Trombone Concerto may refer to:
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Ellen Taaffe Zwilich is an American composer, the first female composer to win the Pulitzer Prize for Music. Her early works are marked by atonal exploration, but by the late 1980s she had shifted to a post-modernist, neo-romantic style. She has been called "one of America's most frequently played and genuinely popular living composers." She was a 1994 inductee into the Florida Artists Hall of Fame. Zwilich currently serves as the Francis Eppes Distinguished Professor at Florida State University.
Mark-Anthony Turnage CBE is an English composer of classical music.
Christian Lindberg is a Swedish trombonist, conductor and composer,
Georg Christoph Wagenseil was an Austrian composer.
Edward Gregson, is an English composer of instrumental and choral music, particularly for brass and wind bands and ensembles, as well as music for the theatre, film, and television. He was also principal of the Royal Northern College of Music.
Eric Ewazen is an American composer and teacher.
The Violin Concerto No. 1, Op. 6, was composed by Niccolò Paganini in Italy, probably between 1817 and 1818.
There are many different types of trombone. The most frequently encountered trombones today are the tenor and bass, though as with other Renaissance instruments such as the recorder, the trombone has been built in every size from piccolo to contrabass.
Murray McEachern was a Canadian jazz trombonist and alto saxophonist born in Toronto, perhaps best known for having played trombone for Benny Goodman from 1936 to 1937. McEachern is equally remembered for playing both the trombone and alto saxophone for the Casa Loma Orchestra from 1937 to 1941.
Anthony Plog is an American conductor, composer and trumpet player.
Jan Sandström is a Swedish classical music composer. His compositions include the so-called Motorbike Concerto for trombone and orchestra and his choral setting of Es ist ein Ros entsprungen.
The trumpet repertoire consists of solo literature and orchestral or, more commonly, band parts written for the trumpet. Tracings its origins to 1500 BC, the trumpet is a musical instrument with the highest register in the brass family.
The Concerto for Trombone and Military Band by Nikolai Rimsky-Korsakov was written in 1877. The concerto consists of three movements: an Allegro Vivace first movement, an Andante Cantabile second movement, and an Allegro-Allegretto third movement in the style of a march. The second and third movements conclude with cadenzas. A full performance of the piece lasts roughly ten minutes.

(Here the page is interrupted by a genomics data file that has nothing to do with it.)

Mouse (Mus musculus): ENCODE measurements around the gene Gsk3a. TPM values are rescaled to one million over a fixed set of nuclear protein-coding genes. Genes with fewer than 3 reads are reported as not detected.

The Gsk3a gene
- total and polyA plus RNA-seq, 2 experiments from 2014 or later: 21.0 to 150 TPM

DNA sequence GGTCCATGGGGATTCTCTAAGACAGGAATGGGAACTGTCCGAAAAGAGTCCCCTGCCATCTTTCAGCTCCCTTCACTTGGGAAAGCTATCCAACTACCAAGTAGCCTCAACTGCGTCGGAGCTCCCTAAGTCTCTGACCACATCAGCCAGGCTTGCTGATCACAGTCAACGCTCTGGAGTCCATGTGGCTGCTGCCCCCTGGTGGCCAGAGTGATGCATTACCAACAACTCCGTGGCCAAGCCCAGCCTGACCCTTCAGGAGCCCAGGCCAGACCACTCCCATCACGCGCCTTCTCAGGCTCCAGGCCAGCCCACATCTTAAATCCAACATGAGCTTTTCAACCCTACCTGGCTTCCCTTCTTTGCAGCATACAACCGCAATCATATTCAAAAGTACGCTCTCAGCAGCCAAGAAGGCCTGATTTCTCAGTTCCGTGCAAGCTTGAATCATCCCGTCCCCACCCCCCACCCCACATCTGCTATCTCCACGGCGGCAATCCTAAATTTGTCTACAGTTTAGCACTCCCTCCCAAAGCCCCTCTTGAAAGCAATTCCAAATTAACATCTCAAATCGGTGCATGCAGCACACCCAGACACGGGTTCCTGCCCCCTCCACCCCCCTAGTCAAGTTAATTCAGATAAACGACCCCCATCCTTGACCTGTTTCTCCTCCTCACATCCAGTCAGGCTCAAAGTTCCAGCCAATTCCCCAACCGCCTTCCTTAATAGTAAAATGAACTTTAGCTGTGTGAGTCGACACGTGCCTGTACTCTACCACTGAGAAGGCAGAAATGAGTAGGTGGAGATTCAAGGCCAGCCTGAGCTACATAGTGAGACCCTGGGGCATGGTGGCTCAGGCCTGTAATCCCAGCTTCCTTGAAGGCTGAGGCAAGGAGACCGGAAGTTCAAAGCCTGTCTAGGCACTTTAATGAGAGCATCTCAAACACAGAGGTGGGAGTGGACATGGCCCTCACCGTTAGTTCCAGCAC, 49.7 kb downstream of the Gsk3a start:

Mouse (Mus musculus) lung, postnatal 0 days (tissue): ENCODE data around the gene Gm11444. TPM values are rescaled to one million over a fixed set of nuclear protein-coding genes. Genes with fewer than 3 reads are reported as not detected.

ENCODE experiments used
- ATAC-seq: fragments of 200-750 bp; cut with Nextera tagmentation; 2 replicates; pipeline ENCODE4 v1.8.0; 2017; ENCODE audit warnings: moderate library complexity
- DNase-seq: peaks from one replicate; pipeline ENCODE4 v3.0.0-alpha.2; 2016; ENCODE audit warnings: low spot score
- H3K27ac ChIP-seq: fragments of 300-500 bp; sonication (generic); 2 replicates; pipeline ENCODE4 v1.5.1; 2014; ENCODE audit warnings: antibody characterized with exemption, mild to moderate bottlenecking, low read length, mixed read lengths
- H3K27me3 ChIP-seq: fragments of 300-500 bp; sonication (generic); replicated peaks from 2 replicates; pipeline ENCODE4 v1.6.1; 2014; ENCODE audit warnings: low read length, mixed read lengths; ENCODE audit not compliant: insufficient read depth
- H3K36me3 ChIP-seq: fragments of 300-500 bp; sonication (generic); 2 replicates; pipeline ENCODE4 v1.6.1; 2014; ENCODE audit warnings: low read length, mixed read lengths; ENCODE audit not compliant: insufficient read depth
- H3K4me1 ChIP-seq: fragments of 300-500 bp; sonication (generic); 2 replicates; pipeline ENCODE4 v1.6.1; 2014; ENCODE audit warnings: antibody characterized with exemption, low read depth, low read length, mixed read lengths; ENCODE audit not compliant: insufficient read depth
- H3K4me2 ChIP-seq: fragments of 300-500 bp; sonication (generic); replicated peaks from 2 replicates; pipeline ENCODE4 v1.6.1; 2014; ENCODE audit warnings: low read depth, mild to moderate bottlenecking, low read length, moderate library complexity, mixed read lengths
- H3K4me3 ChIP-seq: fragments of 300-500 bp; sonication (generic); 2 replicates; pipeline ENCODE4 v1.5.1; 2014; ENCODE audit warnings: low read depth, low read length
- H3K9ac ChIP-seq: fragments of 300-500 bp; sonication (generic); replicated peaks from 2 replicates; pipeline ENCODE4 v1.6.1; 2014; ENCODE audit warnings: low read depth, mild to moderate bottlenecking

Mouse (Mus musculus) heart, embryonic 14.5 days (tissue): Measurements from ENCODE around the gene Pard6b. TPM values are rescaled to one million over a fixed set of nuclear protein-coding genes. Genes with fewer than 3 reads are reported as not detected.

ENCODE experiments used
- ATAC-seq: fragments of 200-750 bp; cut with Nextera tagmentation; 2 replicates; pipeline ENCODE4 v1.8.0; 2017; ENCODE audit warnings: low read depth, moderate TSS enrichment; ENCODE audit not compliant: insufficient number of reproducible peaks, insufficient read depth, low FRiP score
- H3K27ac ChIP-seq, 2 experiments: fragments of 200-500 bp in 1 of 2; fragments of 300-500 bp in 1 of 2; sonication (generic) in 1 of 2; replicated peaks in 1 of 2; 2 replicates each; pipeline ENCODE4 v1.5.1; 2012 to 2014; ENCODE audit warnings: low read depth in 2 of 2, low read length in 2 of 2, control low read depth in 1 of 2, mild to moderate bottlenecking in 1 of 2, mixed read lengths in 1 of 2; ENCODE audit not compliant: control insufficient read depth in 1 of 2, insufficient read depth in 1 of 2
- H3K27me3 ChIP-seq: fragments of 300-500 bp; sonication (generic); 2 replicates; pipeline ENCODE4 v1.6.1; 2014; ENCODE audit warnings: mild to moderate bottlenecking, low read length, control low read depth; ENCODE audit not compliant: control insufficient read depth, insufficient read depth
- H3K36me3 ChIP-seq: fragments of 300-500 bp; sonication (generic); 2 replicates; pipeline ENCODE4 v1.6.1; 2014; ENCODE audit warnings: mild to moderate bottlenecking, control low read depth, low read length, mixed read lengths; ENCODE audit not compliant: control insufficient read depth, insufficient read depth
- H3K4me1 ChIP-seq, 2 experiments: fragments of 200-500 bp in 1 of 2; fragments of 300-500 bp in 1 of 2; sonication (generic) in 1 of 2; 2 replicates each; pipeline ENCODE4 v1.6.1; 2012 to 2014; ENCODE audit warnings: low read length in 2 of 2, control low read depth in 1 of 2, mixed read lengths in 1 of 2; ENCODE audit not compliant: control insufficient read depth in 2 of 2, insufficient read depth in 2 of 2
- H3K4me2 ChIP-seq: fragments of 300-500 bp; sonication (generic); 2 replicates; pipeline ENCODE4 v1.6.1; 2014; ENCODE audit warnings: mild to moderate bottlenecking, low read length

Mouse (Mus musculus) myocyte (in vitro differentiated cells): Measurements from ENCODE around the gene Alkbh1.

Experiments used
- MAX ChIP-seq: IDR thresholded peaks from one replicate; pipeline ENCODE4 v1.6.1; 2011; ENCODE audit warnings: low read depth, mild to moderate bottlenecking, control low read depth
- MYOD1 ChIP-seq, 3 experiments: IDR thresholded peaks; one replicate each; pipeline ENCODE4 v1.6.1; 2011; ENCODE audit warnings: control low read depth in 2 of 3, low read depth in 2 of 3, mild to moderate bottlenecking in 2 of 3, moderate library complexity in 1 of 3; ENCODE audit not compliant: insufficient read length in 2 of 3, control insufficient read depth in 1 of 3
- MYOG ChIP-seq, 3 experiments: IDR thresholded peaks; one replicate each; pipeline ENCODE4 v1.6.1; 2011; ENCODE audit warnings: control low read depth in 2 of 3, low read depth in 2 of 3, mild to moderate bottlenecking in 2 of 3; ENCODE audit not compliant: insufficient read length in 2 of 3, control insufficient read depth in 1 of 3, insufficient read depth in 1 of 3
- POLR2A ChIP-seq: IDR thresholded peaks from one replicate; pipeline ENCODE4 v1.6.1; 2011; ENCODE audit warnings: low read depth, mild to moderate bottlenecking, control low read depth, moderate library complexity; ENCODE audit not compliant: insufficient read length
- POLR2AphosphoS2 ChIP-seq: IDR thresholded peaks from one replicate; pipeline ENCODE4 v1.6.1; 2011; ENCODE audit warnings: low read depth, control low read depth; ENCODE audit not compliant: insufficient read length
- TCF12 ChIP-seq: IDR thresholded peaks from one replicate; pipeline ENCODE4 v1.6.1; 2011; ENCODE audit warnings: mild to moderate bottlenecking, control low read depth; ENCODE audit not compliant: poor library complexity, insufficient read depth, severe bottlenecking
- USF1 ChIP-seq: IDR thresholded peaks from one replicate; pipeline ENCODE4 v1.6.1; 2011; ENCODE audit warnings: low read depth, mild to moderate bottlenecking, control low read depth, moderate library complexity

Concerto for Trombone is a 1942 instrumental crossover work in three movements, which trombonist Tommy Dorsey, one of the best known musical entertainment stars of his time, commissioned from Nathaniel Shilkret, a noted conductor and composer of music for recording, radio and film.
Benjamin Britten's Violin Concerto, Op. 15, was written from 1938 to 1939 and dedicated to Henry Boys, his former teacher at the Royal College of Music. It was premiered in New York, on 29 March 1940 by the Spanish violinist Antonio Brosa with the New York Philharmonic conducted by John Barbirolli. A revised version of the concerto appeared in the 1950s, including alterations of the solo violin part prepared with the assistance of Manoug Parikian.
The Concerto per Trombone e Orchestra in C was composed by Italian composer Nino Rota in 1966. The concerto is in three movements:
The Concerto Palatino was a wind ensemble and important civic institution in Bologna associated with San Petronio. The band performed morning and evening concerts in the city.
The Trombone Concerto is a concerto for trombone and orchestra by the American composer Christopher Rouse. The work was commissioned by the New York Philharmonic for its principal trombonist Joseph Alessi. It was completed on April 5, 1991, and was first performed by Alessi and the New York Philharmonic conducted by Leonard Slatkin on December 30, 1992, in Avery Fisher Hall, New York City. The concerto is dedicated to the composer and conductor Leonard Bernstein, who died suddenly October 14, 1990. In 1993, the work was awarded the Pulitzer Prize for Music.
Jazz Concerto Grosso is an album by American jazz musicians Gerry Mulligan and Bob Brookmeyer featuring performances of compositions by Phil Sunkel recorded in 1957 and released on the ABC-Paramount label. The album was released on CD combined with the 1956 album "Every morning I Listen to... Phil Sunkel's Jazz Band".